Unleashing Courageous Faith
- Thursday, February 05, 2009
Thumos is where our head and heart converge, quarrel, and then put feet underneath our courageous intentions. This is an integral part of our fulfilling the good works that God has prepared for us in advance—if we have the guts (a blue-collar definition of thumos) to play our part by being obedient to transcendent causes larger than our own ego and appetites. It's the place where we talk to ourselves in the age-old effort to "screw on our courage." Men talk to themselves more than women, and again, this is not a coincidence.
Just as our heart alone isn't adequate to enliven our spiritual growth, reason (thoughts, mind) provides clarity but doesn't provide strength and impetus. Our lives are only strong, purposeful, and meaningful when we do something loving, beautiful, freedom-giving, redemptive, and worthy of respect. Or as J. D. Salinger's troubled Franny puts it,
“Everything everybody does is so—I don't know—not wrong, or even mean, or even stupid necessarily. But just so tiny and meaningless and—sad-making. And the worst of it is, if you go bohemian or something crazy like that, you're conforming just as much as everybody else, only in a different way.”
Go and do, the prophets and other malcontents tell us—don't just think and feel.
Those who have been shot at in the line of military duty will tell you that if they'd waited for courage to flow before they responded, it would have been far wiser just to have stayed in bed. Something else within them, from another region of their soul, kicks into action. Rarely does one feel courageous in the face of opposition, and so over-reliance on one's heart or mind can be a trap. Courage must be manufactured within another inner place.
Yet thumos-courage is not only part of the physical life, it also can have a moral dimension. When Boris Pasternak refused the Nobel Prize and with it the opportunity to deliver a speech to expose the lies of the former Soviet Union, Alexander Solzhenitsyn was mortified by Pasternak's lack of thumotic energy.
Solzhenitsyn's response, much like Martin Luther King Jr.'s "Letter from Birmingham Jail," shows us the elegant strength of thumos—the prophet-like justice it demands, the sacrifice it often requires from those who flex it, and the need for us, when necessary, to overrule our heart, because though love can flow from that region, so can life-stopping, love-freezing fear.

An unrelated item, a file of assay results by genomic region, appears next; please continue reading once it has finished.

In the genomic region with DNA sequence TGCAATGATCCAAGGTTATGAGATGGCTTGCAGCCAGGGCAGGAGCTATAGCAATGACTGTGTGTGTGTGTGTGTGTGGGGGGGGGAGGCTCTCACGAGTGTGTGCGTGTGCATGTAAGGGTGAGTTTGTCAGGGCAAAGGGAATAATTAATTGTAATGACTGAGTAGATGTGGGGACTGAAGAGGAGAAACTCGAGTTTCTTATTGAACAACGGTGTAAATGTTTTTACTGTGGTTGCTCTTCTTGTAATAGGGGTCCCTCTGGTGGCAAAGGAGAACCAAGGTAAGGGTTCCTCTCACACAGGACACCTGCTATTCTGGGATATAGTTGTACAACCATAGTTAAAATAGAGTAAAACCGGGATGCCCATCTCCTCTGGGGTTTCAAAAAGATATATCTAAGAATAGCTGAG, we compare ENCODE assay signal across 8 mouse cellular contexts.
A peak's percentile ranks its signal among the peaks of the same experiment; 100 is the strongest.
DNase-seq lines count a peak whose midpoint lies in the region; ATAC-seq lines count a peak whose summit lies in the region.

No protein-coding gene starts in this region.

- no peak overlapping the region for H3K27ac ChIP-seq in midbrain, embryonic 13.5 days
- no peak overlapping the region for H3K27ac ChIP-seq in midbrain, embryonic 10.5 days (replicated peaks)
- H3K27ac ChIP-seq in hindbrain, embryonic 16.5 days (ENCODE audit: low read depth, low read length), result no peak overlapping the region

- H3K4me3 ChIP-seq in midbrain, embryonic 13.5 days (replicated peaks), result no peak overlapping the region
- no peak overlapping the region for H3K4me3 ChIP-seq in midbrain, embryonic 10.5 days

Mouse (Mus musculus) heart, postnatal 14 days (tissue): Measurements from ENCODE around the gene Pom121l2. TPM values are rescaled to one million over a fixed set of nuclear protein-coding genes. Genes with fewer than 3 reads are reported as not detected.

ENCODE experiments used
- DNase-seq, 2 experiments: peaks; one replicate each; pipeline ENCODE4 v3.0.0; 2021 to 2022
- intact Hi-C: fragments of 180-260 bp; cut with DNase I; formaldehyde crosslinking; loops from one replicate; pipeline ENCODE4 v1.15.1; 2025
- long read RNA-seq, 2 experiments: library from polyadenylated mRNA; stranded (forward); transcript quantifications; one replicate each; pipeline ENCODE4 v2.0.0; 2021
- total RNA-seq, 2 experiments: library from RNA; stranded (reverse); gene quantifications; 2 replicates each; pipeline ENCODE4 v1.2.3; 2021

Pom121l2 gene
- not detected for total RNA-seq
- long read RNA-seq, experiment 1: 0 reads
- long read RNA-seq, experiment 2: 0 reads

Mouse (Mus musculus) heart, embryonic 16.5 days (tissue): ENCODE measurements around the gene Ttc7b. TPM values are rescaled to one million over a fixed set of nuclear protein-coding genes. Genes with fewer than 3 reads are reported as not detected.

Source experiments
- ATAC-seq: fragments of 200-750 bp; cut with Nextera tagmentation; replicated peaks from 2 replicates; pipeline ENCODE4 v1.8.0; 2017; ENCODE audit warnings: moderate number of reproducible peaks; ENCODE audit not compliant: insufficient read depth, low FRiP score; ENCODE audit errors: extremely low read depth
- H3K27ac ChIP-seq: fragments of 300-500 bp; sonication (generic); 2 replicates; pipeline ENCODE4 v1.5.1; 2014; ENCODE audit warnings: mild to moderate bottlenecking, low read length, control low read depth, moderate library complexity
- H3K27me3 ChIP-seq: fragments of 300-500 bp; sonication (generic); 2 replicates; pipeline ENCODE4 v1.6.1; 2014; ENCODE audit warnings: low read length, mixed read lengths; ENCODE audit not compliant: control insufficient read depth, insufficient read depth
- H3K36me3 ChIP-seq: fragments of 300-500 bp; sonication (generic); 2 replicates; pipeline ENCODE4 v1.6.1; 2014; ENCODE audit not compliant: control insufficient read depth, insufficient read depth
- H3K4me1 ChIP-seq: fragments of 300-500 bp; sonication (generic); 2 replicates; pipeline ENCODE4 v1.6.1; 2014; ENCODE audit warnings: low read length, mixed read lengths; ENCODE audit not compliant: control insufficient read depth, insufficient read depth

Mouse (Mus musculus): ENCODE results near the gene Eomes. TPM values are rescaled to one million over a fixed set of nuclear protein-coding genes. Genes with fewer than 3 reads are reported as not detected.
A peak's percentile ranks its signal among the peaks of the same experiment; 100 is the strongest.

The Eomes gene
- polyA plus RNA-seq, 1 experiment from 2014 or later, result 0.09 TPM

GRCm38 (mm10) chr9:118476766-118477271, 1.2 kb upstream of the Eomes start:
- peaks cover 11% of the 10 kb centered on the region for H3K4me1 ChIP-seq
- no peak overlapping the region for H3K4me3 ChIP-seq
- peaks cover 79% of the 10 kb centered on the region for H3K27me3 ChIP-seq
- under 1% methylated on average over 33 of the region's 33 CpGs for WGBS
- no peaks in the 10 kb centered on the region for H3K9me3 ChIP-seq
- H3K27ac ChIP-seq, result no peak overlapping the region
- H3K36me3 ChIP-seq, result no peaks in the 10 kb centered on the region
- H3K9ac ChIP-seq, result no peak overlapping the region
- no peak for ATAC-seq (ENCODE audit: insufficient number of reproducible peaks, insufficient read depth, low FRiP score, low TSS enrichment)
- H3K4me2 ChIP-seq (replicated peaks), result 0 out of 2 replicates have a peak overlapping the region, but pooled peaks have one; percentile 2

“All the more vividly did I see [the Nobel Prize], all the more eagerly did I brood on it, demand it from the future! I had to have that prize! As a position to be won, a vantage point on the battlefield! ... I should resolutely accept the prize, resolutely go to Stockholm, make a very resolute speech. ... [I would] touch off the explosive charge ... [and] speak for all those who had been stifled, shot, starved or frozen to death! Drag it all to the platform of the Nobel Prize ceremony and hurl it like a thunderbolt.”
Those are passionate, heart-drenched words, but they are more than passion. They drip with courage as well, born from the thumos-place within the man that binds emotion and intellect together. The place where a man stands and says what he stands for is right, and that those who stand against him are wrong. It's the place from which Jesus was able to say, "He who is not with me is against me, and he who does not gather with me scatters." Minus an appreciation for thumos, these are the ravings of a lunatic.
In Unleashing Courageous Faith, we'll explore the many facets of thumos: where we find it, what kills it, what fuels it, and so forth. For now, let me offer this hopeful insight up front: It's already in you. The potential is there.
We want men to have a heart so that they can more tenderly express love. Likewise, we need to help men, as the Wizard of Oz did for the Cowardly Lion, to have thumos so they can create a more muscular, manly form of love: that practical, unsentimental, no-strings-attached, kingly, prophetic, forceful love that lays down its life for another without fanfare or an arsenal of publicists—the kind that makes nations weep, faith grow, and God be glorified.
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